We arrived to a club that was quickly filling up. Since it was December, there was a ton of drunk Santas drinking at and around the bar. I mingled a bit and felt rather great. I was ready for the show. Idiot Kids took the stage and floored me. They were like a raucous Detroit Bowie. I immediately loved them.

Finally, the time had arrived for the boys and me to take the stage. I was nervous but ready though we had only had the one practice a few nights before. We launched into the first song – “I ride free” a song from my days in the Kittens that had in fact been written before any of the guys on stage were even born. I was shocked and relieved. They all sounded wonderful.

Kristian gave the whole band a beat to ride and they all did this effortlessly. Craig, the lead guitarist, was Ariel Bender incarnate. (In my last post, somehow the section I wrote about Craig did not make it into the article. He had lined up our practice spot a couple of evenings before. His guitar playing is gritty, dangerous.) Michael kept the rhythm guitar perfect and chunky. My pal Jarrett who had arranged my trip to Detroit and had put the shows together was like the reincarnation of John Entwistle.

These guys had it and I was proud to front them. The show had some cacophonous near catastrophic punk rock moments but then that made it even better in the not knowing, the careening and colliding and then recovering. I imagined that this must have been what the New York Dolls or Stooges were like at their sordid Champagne / peanut butter drenched best.

Now that I had played the shows, the pressure was off. I was ready to relax. I had a few more days to enjoy Detroit. On Sunday, Jarrett and I ran around again to a few record stores. He had a commitment to – of all things – play a song at a church so he left me at his uncle’s record store so that I could really spend some time browsing. What we didn’t realize is that the store closed early on Sunday, which Jarrett immediately rectified. He called Jeff from the Detroit Cobras. Jeff came and whisked me away giving me a tour of some unseen Detroit neighborhoods in the process.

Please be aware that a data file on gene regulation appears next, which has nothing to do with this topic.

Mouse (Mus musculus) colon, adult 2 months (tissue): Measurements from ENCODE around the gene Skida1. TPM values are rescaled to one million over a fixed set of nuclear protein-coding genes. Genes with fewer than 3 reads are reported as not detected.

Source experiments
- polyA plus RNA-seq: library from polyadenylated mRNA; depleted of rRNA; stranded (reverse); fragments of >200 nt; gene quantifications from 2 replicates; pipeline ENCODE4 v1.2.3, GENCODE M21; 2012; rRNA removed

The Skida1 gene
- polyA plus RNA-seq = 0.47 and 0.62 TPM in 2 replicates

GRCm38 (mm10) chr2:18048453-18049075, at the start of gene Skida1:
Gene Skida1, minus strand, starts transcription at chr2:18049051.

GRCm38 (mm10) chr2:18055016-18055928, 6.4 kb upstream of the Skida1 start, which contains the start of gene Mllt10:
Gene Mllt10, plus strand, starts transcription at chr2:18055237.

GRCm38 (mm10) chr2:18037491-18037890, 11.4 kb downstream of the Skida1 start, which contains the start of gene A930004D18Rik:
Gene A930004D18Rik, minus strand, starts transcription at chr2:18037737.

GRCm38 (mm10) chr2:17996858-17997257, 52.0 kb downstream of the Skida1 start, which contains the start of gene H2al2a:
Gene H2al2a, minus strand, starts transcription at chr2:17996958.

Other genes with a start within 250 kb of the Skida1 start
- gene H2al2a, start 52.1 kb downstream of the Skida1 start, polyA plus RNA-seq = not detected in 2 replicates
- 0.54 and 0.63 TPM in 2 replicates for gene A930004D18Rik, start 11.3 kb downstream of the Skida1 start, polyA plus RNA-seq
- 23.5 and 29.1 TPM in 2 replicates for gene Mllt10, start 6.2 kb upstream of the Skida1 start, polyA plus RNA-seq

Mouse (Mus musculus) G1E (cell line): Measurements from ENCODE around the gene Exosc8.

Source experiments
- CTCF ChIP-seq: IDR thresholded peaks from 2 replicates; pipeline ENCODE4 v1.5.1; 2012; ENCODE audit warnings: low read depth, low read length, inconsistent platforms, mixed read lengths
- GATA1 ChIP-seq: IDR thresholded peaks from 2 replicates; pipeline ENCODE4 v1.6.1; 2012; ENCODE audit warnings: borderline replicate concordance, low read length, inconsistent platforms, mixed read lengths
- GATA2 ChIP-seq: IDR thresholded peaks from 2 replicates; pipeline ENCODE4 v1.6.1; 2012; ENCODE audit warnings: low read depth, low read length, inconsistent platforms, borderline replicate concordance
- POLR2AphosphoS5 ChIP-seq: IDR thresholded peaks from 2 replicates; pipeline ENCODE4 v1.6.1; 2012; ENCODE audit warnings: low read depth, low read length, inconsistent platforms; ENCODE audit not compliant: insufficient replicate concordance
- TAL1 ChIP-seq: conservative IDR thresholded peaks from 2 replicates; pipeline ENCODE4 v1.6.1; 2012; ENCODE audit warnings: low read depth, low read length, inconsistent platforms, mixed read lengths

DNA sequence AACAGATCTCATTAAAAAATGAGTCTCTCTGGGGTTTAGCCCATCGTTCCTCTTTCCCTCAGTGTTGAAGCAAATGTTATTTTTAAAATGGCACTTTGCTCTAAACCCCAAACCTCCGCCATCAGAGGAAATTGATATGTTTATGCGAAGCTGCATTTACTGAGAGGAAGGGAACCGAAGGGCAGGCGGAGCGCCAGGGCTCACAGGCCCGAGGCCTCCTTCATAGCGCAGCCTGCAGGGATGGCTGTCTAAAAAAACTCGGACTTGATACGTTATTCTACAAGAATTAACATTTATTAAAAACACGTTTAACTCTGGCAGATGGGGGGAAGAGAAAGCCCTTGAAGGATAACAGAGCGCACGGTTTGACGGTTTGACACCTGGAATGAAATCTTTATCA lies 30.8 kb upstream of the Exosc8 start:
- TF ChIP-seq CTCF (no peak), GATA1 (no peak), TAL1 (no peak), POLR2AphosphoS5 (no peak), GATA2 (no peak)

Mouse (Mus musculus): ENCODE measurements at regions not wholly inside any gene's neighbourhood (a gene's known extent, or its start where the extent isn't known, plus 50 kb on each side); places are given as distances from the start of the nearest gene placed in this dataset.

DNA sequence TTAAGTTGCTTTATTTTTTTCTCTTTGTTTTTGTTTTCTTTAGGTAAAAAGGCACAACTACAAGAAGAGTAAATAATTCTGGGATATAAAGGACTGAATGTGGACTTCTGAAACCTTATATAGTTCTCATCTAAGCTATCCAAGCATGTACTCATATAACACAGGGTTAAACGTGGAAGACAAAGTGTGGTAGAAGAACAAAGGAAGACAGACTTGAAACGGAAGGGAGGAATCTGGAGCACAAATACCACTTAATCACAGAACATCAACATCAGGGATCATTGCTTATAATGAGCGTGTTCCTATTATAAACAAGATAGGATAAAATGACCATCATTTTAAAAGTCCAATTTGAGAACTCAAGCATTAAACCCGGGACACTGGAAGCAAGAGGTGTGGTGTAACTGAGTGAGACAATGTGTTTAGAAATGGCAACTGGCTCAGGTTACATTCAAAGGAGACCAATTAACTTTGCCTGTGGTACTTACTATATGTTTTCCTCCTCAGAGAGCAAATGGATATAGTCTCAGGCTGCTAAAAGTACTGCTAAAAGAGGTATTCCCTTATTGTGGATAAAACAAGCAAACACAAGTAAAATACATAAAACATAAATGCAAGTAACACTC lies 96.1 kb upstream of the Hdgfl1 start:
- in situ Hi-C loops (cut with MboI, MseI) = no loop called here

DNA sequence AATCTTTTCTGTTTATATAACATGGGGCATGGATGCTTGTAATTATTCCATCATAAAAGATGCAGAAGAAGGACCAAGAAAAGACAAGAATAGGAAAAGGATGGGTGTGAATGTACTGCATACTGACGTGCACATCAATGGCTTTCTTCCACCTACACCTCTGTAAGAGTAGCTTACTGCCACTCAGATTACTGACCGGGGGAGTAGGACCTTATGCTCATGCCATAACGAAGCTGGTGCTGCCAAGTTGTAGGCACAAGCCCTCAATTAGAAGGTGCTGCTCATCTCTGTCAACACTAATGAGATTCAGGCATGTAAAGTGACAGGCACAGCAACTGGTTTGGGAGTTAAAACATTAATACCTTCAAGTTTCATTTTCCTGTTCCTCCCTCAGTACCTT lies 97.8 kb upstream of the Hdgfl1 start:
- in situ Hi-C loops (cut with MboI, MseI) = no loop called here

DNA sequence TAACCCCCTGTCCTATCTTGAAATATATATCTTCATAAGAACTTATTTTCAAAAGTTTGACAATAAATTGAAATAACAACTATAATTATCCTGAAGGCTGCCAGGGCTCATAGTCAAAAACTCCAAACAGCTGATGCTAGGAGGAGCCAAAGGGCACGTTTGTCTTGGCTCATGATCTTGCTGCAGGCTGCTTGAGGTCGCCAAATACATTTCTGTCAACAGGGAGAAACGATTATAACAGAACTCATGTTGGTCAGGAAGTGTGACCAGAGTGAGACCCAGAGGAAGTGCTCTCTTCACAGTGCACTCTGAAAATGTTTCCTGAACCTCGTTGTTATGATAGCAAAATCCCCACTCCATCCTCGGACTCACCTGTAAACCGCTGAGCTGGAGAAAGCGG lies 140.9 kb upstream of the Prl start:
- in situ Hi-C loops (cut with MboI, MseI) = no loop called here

I asked him about the housing prices because houses are so cheap in Detroit.

“This will change right?” I asked him. “The prices have to increase.”

“Nothing is going to change,” he told me. “Prices will stay low.”

I had heard various opinions on the matter and it seemed to me as if many of the natives seemed to think Detroit would stay cheap. Nothing would change. I guess the future is always anyone’s guess.

The night before I left, Gary arranged for me to meet Leni Sinclair. We would have dinner with her at a Thai restaurant close to her neighborhood. Of course, I was excited about this. I had bought a handful of her photographs from Gary – John Lennon, Janis Joplin, Iggy Pop, and Alice Cooper. Now, I would meet the woman behind the camera.

Before we met her and Gary at the restaurant, Jarrett and I stopped at Found Sound records. There were quite a few records I thought about buying, a clean copy of the Frost album, Runt from Todd Rundgren, or a best of Lulu record but I didn’t buy anything because from all the booty that Jarrett and Gary gave me and then all of the albums that I bought, I knew I would already have a hard time getting everything in my suitcase.

After looking we made our way to the restaurant. Gary and Leni arrived shortly after. We immediately hit it off and she told story after story, lots of stories about Wayne Kramer and the MC5, some stories about her ex-husband John. At one point, the conversation made its way to Africa. Leni had shot and become friends with Fela Kuti. She went on about him. She loves African music.

Gary had brought a copy of Leni’s book for Leni to sign for me, which was very sweet of both of them. Finally it was time to go. We said our goodbyes took photos together and left. Meeting Leni was the ultimate climax to my trip to Detroit. Thank you Jarrrett for showing me such a good time. Thank you Detroit for still inarguably being Detroit Rock City!